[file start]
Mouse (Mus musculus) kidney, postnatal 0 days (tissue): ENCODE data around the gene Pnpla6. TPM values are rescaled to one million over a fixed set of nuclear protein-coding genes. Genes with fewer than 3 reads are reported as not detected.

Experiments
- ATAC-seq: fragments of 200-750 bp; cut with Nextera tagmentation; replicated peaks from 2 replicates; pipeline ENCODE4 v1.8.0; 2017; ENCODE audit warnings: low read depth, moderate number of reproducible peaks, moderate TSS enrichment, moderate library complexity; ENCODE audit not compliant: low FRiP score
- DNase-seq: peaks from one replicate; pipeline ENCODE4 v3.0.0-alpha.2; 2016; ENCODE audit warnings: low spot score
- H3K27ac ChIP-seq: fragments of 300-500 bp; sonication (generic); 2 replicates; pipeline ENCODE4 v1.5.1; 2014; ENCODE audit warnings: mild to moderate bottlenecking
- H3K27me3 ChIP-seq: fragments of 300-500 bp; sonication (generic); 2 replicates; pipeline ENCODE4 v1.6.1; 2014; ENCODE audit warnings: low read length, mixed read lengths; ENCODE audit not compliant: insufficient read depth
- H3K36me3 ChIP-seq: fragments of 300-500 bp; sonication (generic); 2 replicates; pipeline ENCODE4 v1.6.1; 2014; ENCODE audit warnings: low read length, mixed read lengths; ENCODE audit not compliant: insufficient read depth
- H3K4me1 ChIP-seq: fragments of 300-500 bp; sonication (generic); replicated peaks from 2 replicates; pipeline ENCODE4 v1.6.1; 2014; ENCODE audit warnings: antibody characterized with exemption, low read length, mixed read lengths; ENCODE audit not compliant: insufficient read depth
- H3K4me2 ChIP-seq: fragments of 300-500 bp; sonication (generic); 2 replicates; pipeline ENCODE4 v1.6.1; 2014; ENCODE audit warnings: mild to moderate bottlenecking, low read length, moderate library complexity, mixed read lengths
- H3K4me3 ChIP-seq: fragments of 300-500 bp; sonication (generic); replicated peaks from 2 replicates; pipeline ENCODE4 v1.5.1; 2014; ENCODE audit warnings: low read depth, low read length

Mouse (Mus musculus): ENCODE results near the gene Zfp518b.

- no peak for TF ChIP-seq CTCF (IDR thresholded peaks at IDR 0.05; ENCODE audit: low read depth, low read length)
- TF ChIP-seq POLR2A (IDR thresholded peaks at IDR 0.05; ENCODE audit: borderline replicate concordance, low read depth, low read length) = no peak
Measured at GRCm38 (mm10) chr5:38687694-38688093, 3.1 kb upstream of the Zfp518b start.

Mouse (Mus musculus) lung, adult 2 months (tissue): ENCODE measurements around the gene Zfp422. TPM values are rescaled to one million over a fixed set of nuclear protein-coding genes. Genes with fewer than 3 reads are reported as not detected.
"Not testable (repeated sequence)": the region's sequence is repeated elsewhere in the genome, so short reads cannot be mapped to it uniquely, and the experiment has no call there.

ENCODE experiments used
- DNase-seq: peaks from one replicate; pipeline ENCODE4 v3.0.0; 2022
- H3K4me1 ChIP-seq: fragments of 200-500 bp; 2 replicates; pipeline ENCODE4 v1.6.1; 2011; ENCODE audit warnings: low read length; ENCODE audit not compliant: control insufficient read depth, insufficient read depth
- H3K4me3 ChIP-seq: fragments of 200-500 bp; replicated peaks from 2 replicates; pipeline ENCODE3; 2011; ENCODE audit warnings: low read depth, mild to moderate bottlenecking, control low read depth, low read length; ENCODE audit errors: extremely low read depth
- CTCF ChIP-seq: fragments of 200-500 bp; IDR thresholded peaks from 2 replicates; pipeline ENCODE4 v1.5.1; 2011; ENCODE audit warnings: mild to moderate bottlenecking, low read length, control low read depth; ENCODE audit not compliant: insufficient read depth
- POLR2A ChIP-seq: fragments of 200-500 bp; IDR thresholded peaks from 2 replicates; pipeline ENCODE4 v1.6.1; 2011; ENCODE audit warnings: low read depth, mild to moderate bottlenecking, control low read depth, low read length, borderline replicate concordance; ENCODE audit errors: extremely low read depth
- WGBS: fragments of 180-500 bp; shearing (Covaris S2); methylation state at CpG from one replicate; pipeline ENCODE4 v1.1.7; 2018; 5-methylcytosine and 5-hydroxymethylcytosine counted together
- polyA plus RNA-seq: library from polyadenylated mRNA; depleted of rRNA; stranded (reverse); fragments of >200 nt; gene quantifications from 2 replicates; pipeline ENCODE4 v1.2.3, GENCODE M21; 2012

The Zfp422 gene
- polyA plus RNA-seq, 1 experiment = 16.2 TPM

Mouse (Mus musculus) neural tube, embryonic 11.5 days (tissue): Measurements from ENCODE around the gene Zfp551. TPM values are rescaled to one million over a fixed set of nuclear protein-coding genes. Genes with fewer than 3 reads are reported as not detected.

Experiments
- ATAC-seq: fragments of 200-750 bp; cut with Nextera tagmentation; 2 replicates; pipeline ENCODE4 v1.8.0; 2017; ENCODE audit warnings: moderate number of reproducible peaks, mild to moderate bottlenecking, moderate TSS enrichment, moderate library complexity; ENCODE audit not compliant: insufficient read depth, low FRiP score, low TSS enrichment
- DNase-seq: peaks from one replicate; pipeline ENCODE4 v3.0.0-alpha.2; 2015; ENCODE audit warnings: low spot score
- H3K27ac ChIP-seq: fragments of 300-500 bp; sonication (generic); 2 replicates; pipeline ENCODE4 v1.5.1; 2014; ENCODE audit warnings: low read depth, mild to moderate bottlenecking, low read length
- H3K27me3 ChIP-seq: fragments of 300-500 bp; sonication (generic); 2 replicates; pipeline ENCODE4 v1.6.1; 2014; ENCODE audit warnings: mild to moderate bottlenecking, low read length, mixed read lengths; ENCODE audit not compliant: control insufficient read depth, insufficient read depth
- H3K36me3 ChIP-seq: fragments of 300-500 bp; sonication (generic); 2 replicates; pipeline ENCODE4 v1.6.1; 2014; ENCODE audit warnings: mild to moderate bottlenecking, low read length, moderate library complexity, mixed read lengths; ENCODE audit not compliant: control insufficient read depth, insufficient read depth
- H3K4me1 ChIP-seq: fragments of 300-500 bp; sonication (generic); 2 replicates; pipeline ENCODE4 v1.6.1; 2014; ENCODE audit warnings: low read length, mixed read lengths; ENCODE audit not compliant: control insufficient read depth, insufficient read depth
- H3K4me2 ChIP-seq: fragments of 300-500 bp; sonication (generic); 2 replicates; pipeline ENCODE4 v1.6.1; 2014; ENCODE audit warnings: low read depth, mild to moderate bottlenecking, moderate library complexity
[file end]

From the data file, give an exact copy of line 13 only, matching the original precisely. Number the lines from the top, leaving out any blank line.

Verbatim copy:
- TF ChIP-seq POLR2A (IDR thresholded peaks at IDR 0.05; ENCODE audit: borderline replicate concordance, low read depth, low read length) = no peak